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    Quote Originally Posted by Joshua86 View Post
    Thanks for the info..

    Also, the cause of her back pain is due to a previous fall which lead to some bone spurs in her coccyx. So knowing that, would you recommend anything different?
    No worries.

    I wouldn't recommend anything different, except that try and avoid exercises where she is sitting down, as this could aggravate the pain. However, sounds like she never rehabilitated her fall, and is suffering now (although the spurs would not be what is giving her lower back pain).
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    Actually I just found out that it's herniated disks. At some point she had bone spurs on her coccyx that were putting pressure on some nerves, or something like that.

    Sorry..

    I think she has two herniated disks in her lower back. How does that affect an exercise regimen?
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    Rehabilitation Programme (Phases II to IV) for Herniated Discs


    Quote Originally Posted by Joshua86 View Post
    Actually I just found out that it's herniated disks. At some point she had bone spurs on her coccyx that were putting pressure on some nerves, or something like that.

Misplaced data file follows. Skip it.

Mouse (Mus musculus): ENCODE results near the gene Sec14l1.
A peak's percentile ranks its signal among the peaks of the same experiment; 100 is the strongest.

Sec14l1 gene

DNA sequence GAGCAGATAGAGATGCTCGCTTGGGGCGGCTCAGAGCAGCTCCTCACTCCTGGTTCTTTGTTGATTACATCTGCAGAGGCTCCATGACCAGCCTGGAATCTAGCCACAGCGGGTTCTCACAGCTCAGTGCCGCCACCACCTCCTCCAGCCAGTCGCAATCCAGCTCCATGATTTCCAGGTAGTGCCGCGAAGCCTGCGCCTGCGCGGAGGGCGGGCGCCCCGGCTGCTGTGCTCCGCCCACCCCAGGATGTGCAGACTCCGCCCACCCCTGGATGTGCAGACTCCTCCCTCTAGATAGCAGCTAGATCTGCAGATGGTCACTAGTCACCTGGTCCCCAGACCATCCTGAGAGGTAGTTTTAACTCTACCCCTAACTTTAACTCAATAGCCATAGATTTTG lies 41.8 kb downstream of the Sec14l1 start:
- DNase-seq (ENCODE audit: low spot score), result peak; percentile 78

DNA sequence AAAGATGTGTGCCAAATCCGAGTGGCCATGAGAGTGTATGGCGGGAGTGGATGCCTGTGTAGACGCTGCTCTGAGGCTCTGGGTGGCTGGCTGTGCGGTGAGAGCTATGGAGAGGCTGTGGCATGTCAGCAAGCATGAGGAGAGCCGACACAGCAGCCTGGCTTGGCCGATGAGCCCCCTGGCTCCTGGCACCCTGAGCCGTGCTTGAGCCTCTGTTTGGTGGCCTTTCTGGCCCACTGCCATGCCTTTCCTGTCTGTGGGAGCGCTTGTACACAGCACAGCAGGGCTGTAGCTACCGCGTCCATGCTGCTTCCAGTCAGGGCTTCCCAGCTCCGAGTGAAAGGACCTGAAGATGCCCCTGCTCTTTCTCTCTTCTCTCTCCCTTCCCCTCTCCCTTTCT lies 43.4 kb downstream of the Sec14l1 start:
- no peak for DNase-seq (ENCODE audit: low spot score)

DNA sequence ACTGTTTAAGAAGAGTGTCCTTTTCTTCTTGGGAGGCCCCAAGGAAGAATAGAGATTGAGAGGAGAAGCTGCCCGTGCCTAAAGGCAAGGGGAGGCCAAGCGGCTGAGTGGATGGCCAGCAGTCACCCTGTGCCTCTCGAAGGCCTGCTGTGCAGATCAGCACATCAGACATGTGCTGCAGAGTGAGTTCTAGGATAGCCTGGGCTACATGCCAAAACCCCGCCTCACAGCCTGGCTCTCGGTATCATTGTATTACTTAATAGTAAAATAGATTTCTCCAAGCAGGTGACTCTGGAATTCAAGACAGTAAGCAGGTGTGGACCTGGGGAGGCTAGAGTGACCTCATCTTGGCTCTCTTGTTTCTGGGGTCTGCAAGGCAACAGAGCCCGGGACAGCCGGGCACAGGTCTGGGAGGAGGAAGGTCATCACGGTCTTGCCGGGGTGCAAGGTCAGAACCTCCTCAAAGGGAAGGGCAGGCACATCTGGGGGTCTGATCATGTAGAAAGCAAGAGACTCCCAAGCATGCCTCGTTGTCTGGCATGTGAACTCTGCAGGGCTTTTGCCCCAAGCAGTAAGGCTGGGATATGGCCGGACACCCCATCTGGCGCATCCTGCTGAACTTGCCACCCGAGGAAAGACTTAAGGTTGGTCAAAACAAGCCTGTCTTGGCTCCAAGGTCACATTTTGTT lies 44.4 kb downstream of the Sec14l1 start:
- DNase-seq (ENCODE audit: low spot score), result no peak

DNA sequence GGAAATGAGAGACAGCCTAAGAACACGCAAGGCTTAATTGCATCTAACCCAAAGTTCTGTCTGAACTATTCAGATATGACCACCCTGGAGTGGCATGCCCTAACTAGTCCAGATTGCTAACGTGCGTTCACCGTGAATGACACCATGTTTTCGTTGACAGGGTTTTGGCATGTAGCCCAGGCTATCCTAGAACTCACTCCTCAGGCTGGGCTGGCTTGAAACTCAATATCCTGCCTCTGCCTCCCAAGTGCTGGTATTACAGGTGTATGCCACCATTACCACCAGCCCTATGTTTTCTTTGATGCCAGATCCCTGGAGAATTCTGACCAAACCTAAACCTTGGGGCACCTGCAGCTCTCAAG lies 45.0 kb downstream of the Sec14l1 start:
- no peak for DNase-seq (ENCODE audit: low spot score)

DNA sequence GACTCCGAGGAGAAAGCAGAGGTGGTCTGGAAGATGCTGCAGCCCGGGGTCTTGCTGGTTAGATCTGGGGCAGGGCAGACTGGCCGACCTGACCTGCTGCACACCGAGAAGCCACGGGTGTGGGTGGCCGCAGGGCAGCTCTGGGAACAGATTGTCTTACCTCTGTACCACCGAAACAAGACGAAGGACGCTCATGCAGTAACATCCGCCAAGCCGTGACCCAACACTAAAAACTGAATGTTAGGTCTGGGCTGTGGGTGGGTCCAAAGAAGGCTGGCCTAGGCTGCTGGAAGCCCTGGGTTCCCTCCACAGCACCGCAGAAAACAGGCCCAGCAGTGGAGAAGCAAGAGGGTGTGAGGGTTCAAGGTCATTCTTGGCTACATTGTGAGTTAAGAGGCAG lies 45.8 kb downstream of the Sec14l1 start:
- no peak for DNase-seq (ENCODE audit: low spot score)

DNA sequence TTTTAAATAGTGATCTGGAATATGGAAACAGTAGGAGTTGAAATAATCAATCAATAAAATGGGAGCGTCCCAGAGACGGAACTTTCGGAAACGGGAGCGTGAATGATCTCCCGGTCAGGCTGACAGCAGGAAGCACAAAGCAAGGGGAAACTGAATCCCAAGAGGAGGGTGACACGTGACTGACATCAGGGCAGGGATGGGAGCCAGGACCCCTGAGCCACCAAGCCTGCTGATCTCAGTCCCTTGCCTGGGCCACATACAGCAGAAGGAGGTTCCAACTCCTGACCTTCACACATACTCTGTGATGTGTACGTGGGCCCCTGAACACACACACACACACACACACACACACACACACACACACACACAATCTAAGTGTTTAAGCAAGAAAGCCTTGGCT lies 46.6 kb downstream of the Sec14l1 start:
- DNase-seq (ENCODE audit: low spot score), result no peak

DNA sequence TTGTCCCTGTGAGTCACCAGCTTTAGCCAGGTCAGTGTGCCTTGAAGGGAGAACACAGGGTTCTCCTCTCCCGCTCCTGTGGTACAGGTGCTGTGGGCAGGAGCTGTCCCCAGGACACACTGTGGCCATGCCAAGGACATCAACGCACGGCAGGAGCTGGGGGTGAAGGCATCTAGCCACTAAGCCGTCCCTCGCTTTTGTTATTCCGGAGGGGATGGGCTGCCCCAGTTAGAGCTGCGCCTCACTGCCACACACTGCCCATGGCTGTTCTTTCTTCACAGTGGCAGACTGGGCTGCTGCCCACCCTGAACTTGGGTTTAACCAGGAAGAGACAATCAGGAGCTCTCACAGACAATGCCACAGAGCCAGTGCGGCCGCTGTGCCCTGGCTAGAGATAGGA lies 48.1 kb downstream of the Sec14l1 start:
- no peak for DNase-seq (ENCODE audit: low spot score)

Sorry..

    I think she has two herniated disks in her lower back. How does that affect an exercise regimen?
    Ok, so that makes a difference. Make sure she's doing a progressive rehabilitation programme that includes proprioeception, flexibility, strength, cardio, and stretching.

    I have attached a general overview of what such a programme (Phases II-IV, since Phase I is only a few days and more about managing the pain) would look like, but you should see a professional to write and monitor her programme, especially if she's older.
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    Quote Originally Posted by Guejsn View Post
    but you should see a professional to write and monitor her programme, especially if she's older.
    Second that
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    Quote Originally Posted by DrMorris View Post
    Second that
    Well, some of us here are qualified and could do it, but she really needs someone who can PHYSICALLY be there to test her and monitor her rehabilitation programme to judge progress, etc.

    The OP just writing something would not be adequate, especially if he has no knowledge and experience of dealing with injuries and rehabilitation.